The person who played the highest card of the suit led wins the trick and leads to the next trick. It is illegal to lead a heart until after a heart has been played to a previous trick, unless your hand contains nothing but hearts.
Discarding a heart, thus allowing hearts to be led in future, is called breaking hearts. In general, discarding a penalty card on a trick is called painting the trick.
A player whose hand consists entirely of hearts may lead any heart, thereby breaking hearts, even if hearts have not previously been broken.
Players are permitted to lead spades to any trick after the first. In fact it is a normal tactic to lead lower spades to try to drive out the queen.
This is sometimes known as smoking out the queen. However, long-term survival rates of patients were initially very low.
Louis Washkansky , the first recipient of a donated heart, died 18 days after the operation while other patients did not survive for more than a few weeks.
As of March , more than 55, heart transplantations have been performed worldwide. By the middle of the 20th century, heart disease had surpassed infectious disease as the leading cause of death in the United States, and it is currently the leading cause of deaths worldwide.
Since , the ongoing Framingham Heart Study has shed light on the effects of various influences on the heart, including diet, exercise, and common medications such as aspirin.
As one of the vital organs, the heart was long identified as the center of the entire body, the seat of life, or emotion, or reason, will, intellect, purpose or the mind.
In the Hebrew Bible , the word for heart, lev , is used in these meanings, as the seat of emotion, the mind, and referring to the anatomical organ.
It is also connected in function and symbolism to the stomach. An important part of the concept of the soul in Ancient Egyptian religion was thought to be the heart, or ib.
The ib or metaphysical heart was believed to be formed from one drop of blood from the child's mother's heart, taken at conception. This is evidenced by Egyptian expressions which incorporate the word ib , such as Awi-ib for "happy" literally, "long of heart" , Xak-ib for "estranged" literally, "truncated of heart".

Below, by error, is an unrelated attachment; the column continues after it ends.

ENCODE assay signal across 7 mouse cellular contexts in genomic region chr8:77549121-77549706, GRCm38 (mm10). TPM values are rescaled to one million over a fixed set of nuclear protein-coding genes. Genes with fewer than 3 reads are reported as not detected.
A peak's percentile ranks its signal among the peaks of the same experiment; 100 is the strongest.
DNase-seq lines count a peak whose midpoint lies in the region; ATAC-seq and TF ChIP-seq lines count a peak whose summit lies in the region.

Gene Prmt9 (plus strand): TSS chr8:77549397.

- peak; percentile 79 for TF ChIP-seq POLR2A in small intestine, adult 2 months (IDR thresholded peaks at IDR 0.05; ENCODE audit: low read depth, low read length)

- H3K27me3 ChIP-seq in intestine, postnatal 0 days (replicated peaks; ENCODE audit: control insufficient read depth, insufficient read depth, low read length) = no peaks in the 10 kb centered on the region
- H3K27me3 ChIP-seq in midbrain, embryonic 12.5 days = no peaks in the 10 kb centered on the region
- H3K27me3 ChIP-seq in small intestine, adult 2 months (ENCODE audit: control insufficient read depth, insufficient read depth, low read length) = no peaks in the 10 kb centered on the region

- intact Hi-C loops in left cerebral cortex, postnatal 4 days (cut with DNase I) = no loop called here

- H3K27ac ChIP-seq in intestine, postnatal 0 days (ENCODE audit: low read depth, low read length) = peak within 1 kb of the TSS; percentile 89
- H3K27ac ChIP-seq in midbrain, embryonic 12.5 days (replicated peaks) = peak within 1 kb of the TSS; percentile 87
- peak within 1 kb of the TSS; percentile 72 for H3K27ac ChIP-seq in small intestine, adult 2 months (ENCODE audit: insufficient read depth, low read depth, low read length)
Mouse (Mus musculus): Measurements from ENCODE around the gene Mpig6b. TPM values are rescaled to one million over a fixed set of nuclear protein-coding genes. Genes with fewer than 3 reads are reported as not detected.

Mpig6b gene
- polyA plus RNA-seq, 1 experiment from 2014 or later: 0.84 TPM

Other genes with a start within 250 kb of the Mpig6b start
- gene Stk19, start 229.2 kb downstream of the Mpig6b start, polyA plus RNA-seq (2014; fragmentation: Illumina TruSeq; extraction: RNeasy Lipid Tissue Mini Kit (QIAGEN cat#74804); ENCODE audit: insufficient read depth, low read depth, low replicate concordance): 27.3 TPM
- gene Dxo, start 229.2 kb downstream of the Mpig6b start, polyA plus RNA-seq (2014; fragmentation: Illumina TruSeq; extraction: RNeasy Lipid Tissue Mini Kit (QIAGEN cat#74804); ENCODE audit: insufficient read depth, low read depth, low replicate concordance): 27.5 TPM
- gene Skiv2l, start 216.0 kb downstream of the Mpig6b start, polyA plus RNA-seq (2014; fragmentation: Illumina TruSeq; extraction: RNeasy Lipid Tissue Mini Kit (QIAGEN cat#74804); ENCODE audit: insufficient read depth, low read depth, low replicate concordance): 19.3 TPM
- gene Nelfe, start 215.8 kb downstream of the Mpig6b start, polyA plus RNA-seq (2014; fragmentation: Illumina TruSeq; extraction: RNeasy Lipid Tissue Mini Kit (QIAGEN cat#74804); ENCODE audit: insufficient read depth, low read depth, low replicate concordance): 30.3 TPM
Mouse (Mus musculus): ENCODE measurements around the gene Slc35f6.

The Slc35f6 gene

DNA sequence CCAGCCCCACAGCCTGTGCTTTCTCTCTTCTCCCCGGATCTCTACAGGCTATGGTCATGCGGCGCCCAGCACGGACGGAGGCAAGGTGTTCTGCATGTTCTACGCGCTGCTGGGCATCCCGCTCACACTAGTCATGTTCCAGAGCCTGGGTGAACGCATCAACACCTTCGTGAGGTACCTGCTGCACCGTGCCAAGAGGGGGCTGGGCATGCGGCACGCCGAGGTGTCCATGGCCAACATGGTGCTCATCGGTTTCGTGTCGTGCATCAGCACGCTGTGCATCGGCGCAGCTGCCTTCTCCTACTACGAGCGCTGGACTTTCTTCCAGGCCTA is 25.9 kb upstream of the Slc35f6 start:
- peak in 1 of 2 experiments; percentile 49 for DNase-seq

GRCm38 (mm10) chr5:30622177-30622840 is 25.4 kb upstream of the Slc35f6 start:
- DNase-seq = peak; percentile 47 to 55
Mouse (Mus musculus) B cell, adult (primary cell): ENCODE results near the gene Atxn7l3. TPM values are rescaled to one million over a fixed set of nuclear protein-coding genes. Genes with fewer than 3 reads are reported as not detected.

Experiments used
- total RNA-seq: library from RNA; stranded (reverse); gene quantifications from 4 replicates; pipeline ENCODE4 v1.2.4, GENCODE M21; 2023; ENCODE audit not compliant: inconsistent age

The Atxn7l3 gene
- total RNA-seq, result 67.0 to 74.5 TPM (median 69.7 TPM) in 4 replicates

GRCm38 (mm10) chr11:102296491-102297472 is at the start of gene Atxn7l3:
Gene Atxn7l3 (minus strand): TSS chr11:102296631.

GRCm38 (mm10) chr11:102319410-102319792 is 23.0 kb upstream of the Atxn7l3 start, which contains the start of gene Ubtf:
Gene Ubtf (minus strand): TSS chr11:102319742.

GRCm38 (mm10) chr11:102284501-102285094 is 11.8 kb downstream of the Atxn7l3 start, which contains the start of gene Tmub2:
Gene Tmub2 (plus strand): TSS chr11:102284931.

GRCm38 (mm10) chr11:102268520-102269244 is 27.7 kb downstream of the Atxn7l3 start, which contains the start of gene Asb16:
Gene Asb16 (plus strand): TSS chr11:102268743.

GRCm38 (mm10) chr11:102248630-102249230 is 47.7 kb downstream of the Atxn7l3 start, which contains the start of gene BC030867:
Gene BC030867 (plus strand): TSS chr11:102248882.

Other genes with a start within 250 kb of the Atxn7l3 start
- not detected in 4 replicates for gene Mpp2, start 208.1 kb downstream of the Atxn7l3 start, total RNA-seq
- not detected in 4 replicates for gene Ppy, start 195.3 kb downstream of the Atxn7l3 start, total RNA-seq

It was conceived as surviving death in the nether world, where it gave evidence for, or against, its possessor. It was thought that the heart was examined by Anubis and a variety of deities during the Weighing of the Heart ceremony.
If the heart weighed more than the feather of Maat , which symbolized the ideal standard of behavior. If the scales balanced, it meant the heart's possessor had lived a just life and could enter the afterlife; if the heart was heavier, it would be devoured by the monster Ammit.
In Sanskrit, it may mean both the anatomical object and "mind" or "soul", representing the seat of emotion. Hrd may be a cognate of the word for heart in Greek, Latin, and English.
Many classical philosophers and scientists, including Aristotle , considered the heart the seat of thought, reason , or emotion, often disregarding the brain as contributing to those functions.
The heart also played a role in the Aztec system of belief. The most common form of human sacrifice practiced by the Aztecs was heart-extraction.
The Aztec believed that the heart tona was both the seat of the individual and a fragment of the Sun's heat istli.
To this day, the Nahua consider the Sun to be a heart-soul tona-tiuh : "round, hot, pulsating". In Catholicism , there has been a long tradition of veneration of the heart, stemming from worship of the wounds of Jesus Christ which gained prominence from the mid sixteenth century.
The expression of a broken heart is a cross-cultural reference to grief for a lost one or to unfulfilled romantic love. The notion of " Cupid 's arrows" is ancient, due to Ovid , but while Ovid describes Cupid as wounding his victims with his arrows, it is not made explicit that it is the heart that is wounded.
The familiar iconography of Cupid shooting little heart symbols is a Renaissance theme that became tied to Valentine's day. Animal hearts are widely consumed as food.
As they are almost entirely muscle, they are high in protein. They are often included in dishes with other offal , for example in the pan-Ottoman kokoretsi.
In Egyptian cuisine , they can be used, finely chopped, as part of stuffing for chicken. The hearts of beef, pork, and mutton can generally be interchanged in recipes.
As heart is a hard-working muscle, it makes for "firm and rather dry" meat,  so is generally slow-cooked.
Another way of dealing with toughness is to julienne the meat, as in Chinese stir-fried heart. Beef heart may be grilled or braised.